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The Pamphlet Collection of Sir Robert Stout: Volume 55

The Australian Federal Proposals

The Australian Federal Proposals.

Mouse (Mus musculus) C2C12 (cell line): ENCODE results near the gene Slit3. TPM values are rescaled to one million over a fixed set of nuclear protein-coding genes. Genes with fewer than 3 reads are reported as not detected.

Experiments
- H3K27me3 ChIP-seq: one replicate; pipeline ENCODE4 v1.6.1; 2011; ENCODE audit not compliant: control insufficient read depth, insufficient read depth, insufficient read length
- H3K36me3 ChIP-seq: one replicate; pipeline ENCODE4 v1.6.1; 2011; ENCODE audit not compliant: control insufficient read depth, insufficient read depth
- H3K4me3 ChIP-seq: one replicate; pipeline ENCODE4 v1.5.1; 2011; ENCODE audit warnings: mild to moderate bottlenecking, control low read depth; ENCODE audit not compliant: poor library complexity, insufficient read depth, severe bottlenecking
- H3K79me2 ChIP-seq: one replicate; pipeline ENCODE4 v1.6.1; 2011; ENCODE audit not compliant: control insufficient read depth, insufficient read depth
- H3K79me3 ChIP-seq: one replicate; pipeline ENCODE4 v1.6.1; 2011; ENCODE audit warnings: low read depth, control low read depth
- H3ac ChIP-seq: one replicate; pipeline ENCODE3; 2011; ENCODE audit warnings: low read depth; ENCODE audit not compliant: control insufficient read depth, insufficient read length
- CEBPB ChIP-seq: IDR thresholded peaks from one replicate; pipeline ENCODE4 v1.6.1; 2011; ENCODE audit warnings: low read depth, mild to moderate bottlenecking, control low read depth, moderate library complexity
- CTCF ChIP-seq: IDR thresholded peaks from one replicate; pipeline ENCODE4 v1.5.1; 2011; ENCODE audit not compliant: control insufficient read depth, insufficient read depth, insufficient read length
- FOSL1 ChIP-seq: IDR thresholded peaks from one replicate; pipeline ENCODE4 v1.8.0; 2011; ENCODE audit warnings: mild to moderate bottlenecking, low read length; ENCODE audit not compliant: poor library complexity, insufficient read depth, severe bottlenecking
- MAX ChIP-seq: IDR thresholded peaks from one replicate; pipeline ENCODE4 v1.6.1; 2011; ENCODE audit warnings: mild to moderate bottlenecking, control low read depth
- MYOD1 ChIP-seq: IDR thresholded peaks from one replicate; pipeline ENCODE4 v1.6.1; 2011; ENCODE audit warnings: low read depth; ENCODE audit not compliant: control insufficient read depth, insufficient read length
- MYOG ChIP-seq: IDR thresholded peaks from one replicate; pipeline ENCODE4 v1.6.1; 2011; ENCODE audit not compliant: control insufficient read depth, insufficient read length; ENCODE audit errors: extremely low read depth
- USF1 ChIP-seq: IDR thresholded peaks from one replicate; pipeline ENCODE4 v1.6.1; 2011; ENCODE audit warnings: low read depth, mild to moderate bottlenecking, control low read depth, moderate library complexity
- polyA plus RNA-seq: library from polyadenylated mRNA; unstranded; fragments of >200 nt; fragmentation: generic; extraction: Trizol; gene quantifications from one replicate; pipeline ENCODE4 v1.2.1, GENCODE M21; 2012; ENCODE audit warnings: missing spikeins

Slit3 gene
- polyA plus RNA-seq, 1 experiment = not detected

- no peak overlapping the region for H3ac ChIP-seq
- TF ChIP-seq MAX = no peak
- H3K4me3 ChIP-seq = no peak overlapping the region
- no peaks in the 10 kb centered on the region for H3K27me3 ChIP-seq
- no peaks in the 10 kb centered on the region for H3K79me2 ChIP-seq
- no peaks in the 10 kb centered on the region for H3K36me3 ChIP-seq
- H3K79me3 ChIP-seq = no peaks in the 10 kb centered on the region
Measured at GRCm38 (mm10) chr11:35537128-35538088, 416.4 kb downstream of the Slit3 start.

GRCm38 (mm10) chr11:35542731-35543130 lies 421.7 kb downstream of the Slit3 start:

I will ask you now to allow me to say something on the subject of federation, and I cannot do so without expressing the great admiration I have for the energetic ability which the Premier of the neighbouring colony of Victoria (Mr. Service) has devoted to this question. It is an extraordinary thing how he has managed to force this question under the notice and on the affections of the people. I take it that Mr. Service feels that, as Victoria is the must heavily populated of the Australasian colonies, it ought to have assumed the leading position, and that by taking up the question of establishing a protectorate over New Guinea, in which it had only a remote interest, he would best show how unselfishly the people of Victoria were inclined to act in harmony with their brethren in the other colonies, which were more directly concerned. But the most remarkable thing, and the greatest evidence of this unselfishness is that, although Victoria has an interest more remoto than any other colony in this matter, yet it has been so fastened upon the minds of the people there that only recently meetings were held all over the colony to take the necessary steps for urging Great Britain to make a remonstrance against the action of Germany in annexing part of New Guinea. Therefore it is a matter of regret to me that I am not able to go the whole length that Mr. Service has gone with regard to the proposals of the Federal Council Bill. You may perhaps be aware that we proposed at the end of last session resolutions with regard to the provisions of the Bill, which was approved by the Convention which had previously been held at Sydney, and that these resolutions suggested some material alterations in it. Briefly, they were that whilst the Bill prepaid by the Convention would enable the Federal Council to pass laws which would have to be adopted by the various colonies whether or not they approved of the terms of these laws, we said that no law passed by the Federal Council should be binding on any colony, unless accepted and passed by the Legislature of that colony. We further said that instead of the Federal Council being at liberty to make representations on behalf of the whole of the colonies to the Colonial Office of the mother country, that the representations made by the Federal Council should be made separately to the various page break colonies, allowing them the same freedom of action as they would with regard to their internal affairs. It seems to me that; these differences are very distinct, and that it would be not safe to leave the approval of these laws to an outside authority, but that each colony must see and endorse the law before accepting it, and that it must go through the Legislature of each colony in the ordinary way. This is the point of difference between us and the proposals made in this Sydney Convention, and not less emphasized in the special Bill now sent out by Lord Derby, with some amendments. I do not believe that we in New Zealand will go further than the resolutions passed last session, to which I have referred. I do not believe that the colony ought to go further. At the same time, if the other colonies would go into the question of affording machinery by which common measures might be passed for the benefit of all, I think that it would be of great service to the whole of the colonies. Gentlemen, there is, I think, very deep sympathy—and there is no good overlooking it, between the various colonics. I am quite sure that a deep throb of pride and pleasure must have rung through the whole of the colonies when we read of the splendid and patriotic offer of New South Wales to supply troops to the English Government—(loud applause)—for the purpose of avenging the awful death of General Gordon. I feel sure that we have our full share of pride in this action of New South Wales; just as much, indeed, as if the action had come from ourselves. I am glad, therefore, to say that our Government immediately telegraphed its congratulations to New South Wales upon its patriotic action. (Applause.)